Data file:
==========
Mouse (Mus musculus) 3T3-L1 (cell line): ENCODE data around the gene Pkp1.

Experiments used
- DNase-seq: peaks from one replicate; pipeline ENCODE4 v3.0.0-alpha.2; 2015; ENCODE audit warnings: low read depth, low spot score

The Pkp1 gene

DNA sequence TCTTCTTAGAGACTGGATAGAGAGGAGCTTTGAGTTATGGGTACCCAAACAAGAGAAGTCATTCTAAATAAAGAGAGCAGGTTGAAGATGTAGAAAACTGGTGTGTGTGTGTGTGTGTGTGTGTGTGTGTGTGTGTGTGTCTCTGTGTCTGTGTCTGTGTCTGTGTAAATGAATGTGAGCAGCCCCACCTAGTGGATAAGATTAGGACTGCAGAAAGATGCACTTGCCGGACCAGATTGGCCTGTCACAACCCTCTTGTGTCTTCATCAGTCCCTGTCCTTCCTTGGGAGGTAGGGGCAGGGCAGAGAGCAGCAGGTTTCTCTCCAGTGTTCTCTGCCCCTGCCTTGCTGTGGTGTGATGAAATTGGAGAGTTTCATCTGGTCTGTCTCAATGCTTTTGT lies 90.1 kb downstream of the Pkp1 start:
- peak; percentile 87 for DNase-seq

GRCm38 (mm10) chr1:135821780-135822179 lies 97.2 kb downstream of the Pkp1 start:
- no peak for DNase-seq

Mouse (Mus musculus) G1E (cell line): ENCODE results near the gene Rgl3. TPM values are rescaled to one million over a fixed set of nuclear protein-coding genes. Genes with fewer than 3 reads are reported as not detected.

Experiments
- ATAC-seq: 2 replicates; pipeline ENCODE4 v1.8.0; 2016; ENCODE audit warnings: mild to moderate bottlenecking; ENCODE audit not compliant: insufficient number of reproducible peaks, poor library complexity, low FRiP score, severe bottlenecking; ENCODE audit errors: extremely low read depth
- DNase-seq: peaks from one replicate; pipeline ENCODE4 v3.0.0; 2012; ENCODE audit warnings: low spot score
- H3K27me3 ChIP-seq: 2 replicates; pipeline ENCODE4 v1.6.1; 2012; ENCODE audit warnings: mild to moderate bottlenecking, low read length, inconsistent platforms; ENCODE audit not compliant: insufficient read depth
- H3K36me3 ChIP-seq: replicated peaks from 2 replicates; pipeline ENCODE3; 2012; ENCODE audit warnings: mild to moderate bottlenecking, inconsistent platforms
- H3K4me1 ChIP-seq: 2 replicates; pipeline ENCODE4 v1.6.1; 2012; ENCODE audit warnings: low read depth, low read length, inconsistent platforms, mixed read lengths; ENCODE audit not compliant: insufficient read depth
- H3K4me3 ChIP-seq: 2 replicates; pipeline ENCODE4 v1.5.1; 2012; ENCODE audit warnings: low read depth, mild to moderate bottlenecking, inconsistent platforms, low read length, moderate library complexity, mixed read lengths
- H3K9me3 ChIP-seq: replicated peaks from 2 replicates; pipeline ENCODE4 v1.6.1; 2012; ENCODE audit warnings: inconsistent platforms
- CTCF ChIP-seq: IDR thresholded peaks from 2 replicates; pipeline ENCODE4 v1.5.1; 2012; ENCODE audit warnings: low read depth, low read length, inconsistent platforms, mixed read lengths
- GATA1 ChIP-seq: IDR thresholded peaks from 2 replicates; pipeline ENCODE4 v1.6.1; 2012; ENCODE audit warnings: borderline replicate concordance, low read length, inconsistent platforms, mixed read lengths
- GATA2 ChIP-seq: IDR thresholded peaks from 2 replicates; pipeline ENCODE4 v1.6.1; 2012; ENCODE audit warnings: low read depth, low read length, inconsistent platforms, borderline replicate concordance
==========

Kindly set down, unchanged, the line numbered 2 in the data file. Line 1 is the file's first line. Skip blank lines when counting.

Experiments used